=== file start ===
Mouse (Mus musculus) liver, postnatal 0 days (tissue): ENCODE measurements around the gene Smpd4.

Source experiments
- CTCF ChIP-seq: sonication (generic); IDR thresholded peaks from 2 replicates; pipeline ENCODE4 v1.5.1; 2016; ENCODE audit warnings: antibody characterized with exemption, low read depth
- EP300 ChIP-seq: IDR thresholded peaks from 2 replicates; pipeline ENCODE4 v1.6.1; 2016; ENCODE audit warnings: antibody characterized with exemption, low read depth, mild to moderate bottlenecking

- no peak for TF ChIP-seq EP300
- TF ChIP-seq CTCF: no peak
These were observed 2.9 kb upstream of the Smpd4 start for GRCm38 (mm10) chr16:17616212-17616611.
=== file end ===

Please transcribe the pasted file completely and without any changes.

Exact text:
Mouse (Mus musculus) liver, postnatal 0 days (tissue): ENCODE measurements around the gene Smpd4.

Source experiments
- CTCF ChIP-seq: sonication (generic); IDR thresholded peaks from 2 replicates; pipeline ENCODE4 v1.5.1; 2016; ENCODE audit warnings: antibody characterized with exemption, low read depth
- EP300 ChIP-seq: IDR thresholded peaks from 2 replicates; pipeline ENCODE4 v1.6.1; 2016; ENCODE audit warnings: antibody characterized with exemption, low read depth, mild to moderate bottlenecking

- no peak for TF ChIP-seq EP300
- TF ChIP-seq CTCF: no peak
These were observed 2.9 kb upstream of the Smpd4 start for GRCm38 (mm10) chr16:17616212-17616611.